- Develop a public private sector arrangement with development Partners in the agricultural space to help develop the Taraba’s Tomato dream.
- Identifying tomato varieties that is adaptive to the areas, resistant to pest and diseases.
- Introducing the greenhouse tomato production concept and the use of drip irrigation in small and large scale tomato production.
- Supporting small scale tomato paste processing will also go a long way in ensuring that glut is minimized.
Government must be able to set goals for the people of the state to achieve which includes:
- To ensure that within the next 2 years, the state should be able to deploy 100,000 hectares to tomato production alone. These 100,000 hectares shall be cultivated by farmers within the state who shall be adequately trained in modern production practices.
- To set a target of achieving an average of 30 metric tons of freshly harvested tomato within the borders of the states. This will come with adequate supply of the right seeds and other inputs to farmers as well as making the land available.
- To develop an out-grower scheme for tomato growers which will make input financing much easier. The CBN Anchor Borrower Scheme is a window of opportunity for the state to tap into moving forward after showing capacity in tomato production.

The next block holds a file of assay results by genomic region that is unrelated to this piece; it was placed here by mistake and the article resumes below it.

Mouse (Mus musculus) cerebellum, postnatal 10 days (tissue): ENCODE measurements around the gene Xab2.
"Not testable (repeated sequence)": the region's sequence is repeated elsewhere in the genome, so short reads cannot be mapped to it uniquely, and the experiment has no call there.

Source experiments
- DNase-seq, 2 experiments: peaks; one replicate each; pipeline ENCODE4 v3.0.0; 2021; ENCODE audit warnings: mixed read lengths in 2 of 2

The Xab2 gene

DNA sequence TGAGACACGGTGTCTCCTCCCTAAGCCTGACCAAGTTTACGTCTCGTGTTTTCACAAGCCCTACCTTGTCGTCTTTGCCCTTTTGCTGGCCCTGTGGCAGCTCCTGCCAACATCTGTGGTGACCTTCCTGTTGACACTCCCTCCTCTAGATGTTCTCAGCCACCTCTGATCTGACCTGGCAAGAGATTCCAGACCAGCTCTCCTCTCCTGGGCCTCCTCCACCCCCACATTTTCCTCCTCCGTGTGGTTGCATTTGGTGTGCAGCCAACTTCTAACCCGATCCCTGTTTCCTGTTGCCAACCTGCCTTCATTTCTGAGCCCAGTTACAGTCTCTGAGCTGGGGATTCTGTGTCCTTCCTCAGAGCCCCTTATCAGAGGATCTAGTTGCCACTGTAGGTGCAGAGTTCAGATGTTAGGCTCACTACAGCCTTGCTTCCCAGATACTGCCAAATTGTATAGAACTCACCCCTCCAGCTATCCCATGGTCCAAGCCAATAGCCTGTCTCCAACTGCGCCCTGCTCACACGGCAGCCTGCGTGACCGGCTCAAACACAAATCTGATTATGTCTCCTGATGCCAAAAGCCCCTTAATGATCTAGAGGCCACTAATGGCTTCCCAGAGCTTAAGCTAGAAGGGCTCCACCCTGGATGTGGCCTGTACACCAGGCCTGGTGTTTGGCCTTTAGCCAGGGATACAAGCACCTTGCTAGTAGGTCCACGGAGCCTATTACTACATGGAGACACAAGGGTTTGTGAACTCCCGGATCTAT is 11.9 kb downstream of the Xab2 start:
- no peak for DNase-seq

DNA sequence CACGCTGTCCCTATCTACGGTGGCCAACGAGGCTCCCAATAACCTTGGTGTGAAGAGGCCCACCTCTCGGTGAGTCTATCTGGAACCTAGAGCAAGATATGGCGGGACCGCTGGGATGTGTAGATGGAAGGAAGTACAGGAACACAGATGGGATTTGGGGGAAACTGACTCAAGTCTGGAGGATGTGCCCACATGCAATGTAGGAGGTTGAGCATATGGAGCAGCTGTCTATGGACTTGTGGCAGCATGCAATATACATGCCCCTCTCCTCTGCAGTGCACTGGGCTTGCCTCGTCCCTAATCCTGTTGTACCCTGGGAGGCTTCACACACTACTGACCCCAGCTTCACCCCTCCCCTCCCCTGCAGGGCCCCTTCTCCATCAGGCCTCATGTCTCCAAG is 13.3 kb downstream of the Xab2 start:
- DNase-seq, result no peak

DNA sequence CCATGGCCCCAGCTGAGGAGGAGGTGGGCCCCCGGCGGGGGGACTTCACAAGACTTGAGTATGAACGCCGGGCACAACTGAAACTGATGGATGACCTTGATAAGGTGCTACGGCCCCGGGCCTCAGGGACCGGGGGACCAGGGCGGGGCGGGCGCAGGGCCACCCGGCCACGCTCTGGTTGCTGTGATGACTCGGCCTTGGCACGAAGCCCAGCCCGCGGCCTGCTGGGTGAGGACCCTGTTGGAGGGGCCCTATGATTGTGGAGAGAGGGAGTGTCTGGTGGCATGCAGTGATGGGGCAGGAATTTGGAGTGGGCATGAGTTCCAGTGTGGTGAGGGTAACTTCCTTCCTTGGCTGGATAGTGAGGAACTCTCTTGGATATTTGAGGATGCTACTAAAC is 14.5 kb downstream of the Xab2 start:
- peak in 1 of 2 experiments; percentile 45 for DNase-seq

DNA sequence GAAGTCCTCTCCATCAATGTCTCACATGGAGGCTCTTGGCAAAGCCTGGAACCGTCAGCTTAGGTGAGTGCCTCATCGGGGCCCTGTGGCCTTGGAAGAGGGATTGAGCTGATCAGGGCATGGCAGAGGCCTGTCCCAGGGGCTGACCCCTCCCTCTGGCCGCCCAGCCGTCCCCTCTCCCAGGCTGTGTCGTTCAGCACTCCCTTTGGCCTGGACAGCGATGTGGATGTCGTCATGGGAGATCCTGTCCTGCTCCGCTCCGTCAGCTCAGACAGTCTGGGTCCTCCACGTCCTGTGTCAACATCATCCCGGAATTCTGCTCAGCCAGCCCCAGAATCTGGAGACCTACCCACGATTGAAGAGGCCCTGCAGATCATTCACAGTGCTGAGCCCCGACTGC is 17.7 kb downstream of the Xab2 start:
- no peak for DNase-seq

As these goals are being achieved gradually, the state government can start a tomato processing factory in a PPP arrangement that will allow the government to own certain shares.
Taraba state can in the future become a hub for tomato production as well as have the requisite manpower needed in the country for tomato production. Taraba can produce experts in greenhouse tomato production if only the state can achieve the set goals.
I believe that sometimes you don’t always need money to start an idea only if the state government can show leadership by producing a roadmap for implementation and engaging the redundant staff of the Ministry of Agriculture and her agencies to begin. For a start the government will have to commit financial resources to kick-start the process and then subsequently allow the private sector take full charge.
Doing the numbers for 100,000 hectares at an average yield of 30,000kg per hectare.
- 100,000 hectares x 30,000Kg = 3,000,000,000Kg of fresh tomato.
- Selling at N100/kg will bring in N300 billion income into the state. Despite the losses that will be incurred, it still remains a very profitable venture.
Also bearing in mind that a kilogram of tomato sells for more than N100 in most part of the year.
Achieving a 300,000 metric tons of tomato from Taraba state alone will translate into a lot of jobs that will be created from the farm activities to pre-farm and post farm activities. It will also mean that there will be a great opportunity for truck owners, drivers, loaders etc. The opportunity for jobs are enormous.
These will lead to increased influx of traders who will troop into the state for tomato business and in turn increase more revenue earnings for the government.